- Ozaka M, Matsumura Y, Ishii H. Randomized phase II study of gemcitabine and S-1 combination versus gemcitabine alone in the treatment of unresectable advanced pancreatic cancer (Japan Clinical Cancer Research Organization PC-01 study). Cancer Chemother Pharmacol. 2012; 69(5):1197-204. https://doi.org/10.1007/s00280-012-1822-1PubMedGoogle Scholar
- Choi JH, Oh SY, Kwon HC. Gemcitabine versus gemcitabine combined with cisplatin treatment locally advanced or metastatic pancreatic cancer: a retrospective analysis. Cancer Res Treat. 2008; 40(1):22-26. https://doi.org/10.4143/crt.2008.40.1.22PubMedPubMed CentralGoogle Scholar
- Poplin E, Feng Y, Berlin J. Phase III, randomized study of gemcitabine and oxaliplatin versus gemcitabine (fixed-dose rate infusion) compared with gemcitabine (30-minute infusion) in patients with pancreatic carcinoma E6201: a trial of the Eastern Cooperative Oncology Group. J Clin Oncol. 2009; 27(23):3778-3785. https://doi.org/10.1200/JCO.2008.20.9007PubMedPubMed CentralGoogle Scholar
- Stemmler HJ, Harbeck N, Groll de Rivera I. Prospective multicenter randomized phase III study of weekly versus standard docetaxel (D2) for first-line treatment of metastatic breast cancer. Oncology. 2010; 79(3-4):197-203. https://doi.org/10.1159/000320640PubMedGoogle Scholar
- Jin Y, Sun Y, Shi X. Meta-analysis to assess the efficacy and toxicity of docetaxel-based doublet compared with docetaxel alone for patients with advanced NSCLC who failed first-line treatment. Clin Ther. 2014; 36(12):1980-1990. https://doi.org/10.1016/j.clinthera.2014.08.015PubMedGoogle Scholar
- Stupp R, Mason WP, van den Bent MJ. Radiotherapy plus concomitant and adjuvant temozolomide for glioblastoma. N Engl J Med. 2005; 352(10):987-996. https://doi.org/10.1056/NEJMoa043330PubMedGoogle Scholar
- Inal A, Kaplan MA, Kucukoner M, Urakci Z, Karakus A, Isikdogan A. Cisplatin-based therapy for the treatment of elderly patients with non-small-cell lung cancer: a retrospective analysis of a single institution. Asian Pac J Cancer Prev. 2012; 13(5):1837-1840. https://doi.org/10.7314/APJCP.2012.13.5.1837PubMedGoogle Scholar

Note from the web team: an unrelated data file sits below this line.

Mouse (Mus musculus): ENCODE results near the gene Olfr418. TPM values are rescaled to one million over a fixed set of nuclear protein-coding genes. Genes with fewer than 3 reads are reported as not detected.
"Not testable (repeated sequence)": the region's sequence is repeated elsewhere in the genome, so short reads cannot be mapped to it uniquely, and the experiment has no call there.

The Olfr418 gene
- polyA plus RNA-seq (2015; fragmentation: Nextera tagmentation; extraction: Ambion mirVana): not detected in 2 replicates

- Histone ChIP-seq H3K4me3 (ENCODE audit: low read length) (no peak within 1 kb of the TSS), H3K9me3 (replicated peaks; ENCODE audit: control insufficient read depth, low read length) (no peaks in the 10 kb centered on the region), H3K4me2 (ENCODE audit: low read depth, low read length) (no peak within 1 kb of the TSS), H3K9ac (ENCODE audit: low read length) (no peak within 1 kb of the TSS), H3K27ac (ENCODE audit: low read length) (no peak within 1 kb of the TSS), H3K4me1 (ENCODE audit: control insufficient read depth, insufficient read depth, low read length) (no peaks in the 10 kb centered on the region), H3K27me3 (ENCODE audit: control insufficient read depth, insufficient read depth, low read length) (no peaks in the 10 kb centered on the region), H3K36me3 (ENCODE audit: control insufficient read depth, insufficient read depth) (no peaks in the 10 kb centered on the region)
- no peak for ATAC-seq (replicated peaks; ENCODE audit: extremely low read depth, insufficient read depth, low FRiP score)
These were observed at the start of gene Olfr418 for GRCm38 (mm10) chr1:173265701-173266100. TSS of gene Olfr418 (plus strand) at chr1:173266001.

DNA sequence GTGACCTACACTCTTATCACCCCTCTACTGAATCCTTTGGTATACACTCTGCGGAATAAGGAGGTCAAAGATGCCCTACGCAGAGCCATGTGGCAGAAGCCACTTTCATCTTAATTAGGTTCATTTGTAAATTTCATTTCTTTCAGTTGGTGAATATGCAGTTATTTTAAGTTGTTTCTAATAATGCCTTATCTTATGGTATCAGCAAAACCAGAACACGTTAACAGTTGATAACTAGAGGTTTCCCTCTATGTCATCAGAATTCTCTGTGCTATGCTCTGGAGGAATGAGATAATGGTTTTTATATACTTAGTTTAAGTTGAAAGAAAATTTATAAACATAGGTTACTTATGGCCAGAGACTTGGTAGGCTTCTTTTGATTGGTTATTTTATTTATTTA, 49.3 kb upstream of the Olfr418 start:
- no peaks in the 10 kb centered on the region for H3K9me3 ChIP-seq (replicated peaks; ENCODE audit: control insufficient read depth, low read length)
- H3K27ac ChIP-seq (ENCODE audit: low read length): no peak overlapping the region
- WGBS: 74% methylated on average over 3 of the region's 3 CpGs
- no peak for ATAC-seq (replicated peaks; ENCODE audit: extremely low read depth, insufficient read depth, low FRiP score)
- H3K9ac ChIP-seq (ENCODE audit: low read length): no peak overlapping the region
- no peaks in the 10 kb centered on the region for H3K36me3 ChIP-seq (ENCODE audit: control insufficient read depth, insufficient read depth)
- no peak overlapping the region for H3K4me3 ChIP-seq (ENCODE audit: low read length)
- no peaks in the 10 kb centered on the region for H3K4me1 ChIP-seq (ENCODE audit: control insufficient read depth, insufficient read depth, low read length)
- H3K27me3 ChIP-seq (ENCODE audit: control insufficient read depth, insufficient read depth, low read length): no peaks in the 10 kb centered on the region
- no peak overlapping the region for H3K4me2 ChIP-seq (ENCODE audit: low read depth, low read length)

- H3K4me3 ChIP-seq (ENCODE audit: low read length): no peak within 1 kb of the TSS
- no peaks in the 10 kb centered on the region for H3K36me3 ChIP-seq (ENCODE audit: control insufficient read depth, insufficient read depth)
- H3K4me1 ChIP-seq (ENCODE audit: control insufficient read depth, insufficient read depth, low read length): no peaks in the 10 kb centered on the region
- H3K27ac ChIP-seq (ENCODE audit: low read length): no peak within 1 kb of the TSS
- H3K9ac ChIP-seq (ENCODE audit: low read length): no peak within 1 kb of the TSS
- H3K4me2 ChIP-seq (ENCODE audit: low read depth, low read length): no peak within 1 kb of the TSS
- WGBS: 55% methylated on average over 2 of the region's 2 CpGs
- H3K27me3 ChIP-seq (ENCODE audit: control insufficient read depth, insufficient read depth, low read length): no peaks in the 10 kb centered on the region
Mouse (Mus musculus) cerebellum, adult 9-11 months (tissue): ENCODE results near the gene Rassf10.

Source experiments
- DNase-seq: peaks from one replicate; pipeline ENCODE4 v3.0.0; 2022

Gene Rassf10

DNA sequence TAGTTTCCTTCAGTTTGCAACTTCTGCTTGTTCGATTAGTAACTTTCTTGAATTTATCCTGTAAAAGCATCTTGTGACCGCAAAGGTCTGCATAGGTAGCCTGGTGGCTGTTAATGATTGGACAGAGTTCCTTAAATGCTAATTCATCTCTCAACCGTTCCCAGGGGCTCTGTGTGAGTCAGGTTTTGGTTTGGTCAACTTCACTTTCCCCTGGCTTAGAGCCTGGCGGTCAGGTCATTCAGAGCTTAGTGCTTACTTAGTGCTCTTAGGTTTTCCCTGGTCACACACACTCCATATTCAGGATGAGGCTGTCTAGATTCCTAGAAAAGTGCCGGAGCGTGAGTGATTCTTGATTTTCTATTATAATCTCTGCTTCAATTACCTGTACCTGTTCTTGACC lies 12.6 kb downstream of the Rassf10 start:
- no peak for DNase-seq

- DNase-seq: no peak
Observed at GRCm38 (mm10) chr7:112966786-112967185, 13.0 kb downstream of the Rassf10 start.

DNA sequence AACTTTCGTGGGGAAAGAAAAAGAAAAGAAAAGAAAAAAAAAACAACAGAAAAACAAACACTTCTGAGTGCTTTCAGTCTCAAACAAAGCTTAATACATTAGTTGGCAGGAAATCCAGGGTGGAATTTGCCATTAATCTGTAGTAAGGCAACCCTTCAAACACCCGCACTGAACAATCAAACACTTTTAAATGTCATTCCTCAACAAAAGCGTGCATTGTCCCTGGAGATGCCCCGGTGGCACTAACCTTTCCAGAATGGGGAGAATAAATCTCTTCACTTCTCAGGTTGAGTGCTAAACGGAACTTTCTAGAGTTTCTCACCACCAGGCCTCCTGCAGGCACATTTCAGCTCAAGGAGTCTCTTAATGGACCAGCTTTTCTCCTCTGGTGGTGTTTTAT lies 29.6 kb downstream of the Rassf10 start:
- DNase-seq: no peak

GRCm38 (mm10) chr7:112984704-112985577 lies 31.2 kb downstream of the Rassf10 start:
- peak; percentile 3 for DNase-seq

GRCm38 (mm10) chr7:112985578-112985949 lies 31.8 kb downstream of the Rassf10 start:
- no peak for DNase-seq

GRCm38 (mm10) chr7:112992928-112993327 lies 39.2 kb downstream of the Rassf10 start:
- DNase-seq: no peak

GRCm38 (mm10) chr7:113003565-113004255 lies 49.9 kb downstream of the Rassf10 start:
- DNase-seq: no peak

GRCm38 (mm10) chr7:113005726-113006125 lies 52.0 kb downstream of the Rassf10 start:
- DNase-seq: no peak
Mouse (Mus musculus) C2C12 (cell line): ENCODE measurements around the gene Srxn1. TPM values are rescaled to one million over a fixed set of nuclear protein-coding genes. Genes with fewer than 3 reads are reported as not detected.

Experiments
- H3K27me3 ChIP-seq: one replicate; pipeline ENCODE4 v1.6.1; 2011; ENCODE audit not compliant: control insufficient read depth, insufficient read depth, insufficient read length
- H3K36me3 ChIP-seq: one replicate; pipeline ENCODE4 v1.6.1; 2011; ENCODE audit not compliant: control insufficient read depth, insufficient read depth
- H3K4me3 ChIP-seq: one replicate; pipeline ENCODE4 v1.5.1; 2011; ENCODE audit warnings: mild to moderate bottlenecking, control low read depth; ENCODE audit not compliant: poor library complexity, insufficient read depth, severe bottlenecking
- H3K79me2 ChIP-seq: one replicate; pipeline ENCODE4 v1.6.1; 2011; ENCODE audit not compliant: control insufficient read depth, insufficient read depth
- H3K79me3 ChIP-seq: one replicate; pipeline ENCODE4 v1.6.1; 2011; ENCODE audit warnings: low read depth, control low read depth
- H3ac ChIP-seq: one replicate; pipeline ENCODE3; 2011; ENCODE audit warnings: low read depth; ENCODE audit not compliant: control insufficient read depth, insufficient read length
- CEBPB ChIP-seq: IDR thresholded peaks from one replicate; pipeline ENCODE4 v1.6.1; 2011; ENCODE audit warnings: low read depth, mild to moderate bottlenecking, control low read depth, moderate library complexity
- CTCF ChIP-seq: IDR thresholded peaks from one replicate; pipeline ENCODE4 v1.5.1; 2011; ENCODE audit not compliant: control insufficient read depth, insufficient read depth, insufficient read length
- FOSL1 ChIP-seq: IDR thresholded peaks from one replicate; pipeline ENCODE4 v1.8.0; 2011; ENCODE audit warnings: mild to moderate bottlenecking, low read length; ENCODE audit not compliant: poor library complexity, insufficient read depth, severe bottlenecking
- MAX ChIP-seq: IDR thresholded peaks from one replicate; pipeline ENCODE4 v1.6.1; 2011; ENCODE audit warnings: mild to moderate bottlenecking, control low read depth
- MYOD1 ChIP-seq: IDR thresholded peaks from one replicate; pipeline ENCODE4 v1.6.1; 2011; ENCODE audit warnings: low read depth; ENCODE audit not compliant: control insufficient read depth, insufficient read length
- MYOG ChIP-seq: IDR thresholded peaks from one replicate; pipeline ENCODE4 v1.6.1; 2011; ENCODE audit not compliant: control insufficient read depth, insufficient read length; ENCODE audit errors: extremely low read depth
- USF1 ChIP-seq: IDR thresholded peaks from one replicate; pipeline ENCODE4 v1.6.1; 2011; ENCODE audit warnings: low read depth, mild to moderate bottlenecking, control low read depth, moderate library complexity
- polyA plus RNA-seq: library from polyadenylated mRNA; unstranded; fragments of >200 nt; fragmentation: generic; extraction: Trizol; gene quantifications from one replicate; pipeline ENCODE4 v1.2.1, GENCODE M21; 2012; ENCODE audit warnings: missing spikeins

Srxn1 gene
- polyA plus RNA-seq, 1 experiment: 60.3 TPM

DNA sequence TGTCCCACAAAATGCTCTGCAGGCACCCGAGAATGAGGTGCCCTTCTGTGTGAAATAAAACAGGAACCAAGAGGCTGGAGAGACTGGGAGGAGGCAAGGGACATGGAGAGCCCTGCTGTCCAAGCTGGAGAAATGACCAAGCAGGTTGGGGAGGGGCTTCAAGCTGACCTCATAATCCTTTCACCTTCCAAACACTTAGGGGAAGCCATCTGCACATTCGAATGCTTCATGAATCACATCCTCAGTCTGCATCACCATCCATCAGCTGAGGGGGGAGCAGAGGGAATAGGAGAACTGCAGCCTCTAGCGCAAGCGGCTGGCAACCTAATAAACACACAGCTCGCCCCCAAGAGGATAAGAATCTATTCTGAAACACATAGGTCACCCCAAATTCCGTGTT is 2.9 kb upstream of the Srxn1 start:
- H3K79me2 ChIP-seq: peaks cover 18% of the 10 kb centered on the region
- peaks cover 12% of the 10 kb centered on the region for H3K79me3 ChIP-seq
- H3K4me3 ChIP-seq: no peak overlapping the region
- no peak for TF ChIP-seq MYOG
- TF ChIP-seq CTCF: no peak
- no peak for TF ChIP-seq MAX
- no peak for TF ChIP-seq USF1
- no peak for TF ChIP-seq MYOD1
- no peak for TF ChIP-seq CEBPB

- Scagliotti GV, Parikh P, von Pawel J. Phase III study comparing cisplatin plus gemcitabine with cisplatin plus pemetrexed in chemotherapy-naive patients with advanced-stage non-small-cell lung cancer. J Clin Oncol. 2008; 26(21):3543-3551. https://doi.org/10.1200/JCO.2007.15.0375PubMedGoogle Scholar
- Gronberg BH, Bremnes RM, Flotten O. Phase III study by the Norwegian lung cancer study group: pemetrexed plus carboplatin compared with gemcitabine plus carboplatin as first-line chemotherapy in advanced non-small-cell lung cancer. J Clin Oncol. 2009; 27(19):3217-3224. https://doi.org/10.1200/JCO.2008.20.9114PubMedGoogle Scholar
- Cunningham D, Hawkes EA, Jack A. Rituximab plus cyclophosphamide doxorubicin vincristine and prednisolone in patients with newly diagnosed diffuse large B-cell non-Hodgkin lymphoma: a phase 3 comparison of dose intensification with 14-day versus 21-day cycles. Lancet. 2013; 381(9880):1817-1826. https://doi.org/10.1016/S0140-6736(13)60313-XGoogle Scholar
- Ogura K, Goto T, Imanishi J. Neoadjuvant and adjuvant chemotherapy with modified mesna, adriamycin, ifosfamide, and dacarbazine (MAID) regimen for adult high-grade non-small round cell soft tissue sarcomas. Int J Clin Oncol. 2013; 18(1):170-176. https://doi.org/10.1007/s10147-011-0360-xPubMedGoogle Scholar
- Fayette J, Penel N, Chevreau C. Phase III trial of standard versus dose-intensified doxorubicin, ifosfamide and dacarbazine (MAID) in the first-line treatment of metastatic and locally advanced soft tissue sarcoma. Invest New Drugs. 2009; 27(5):482-489. https://doi.org/10.1007/s10637-008-9217-1PubMedGoogle Scholar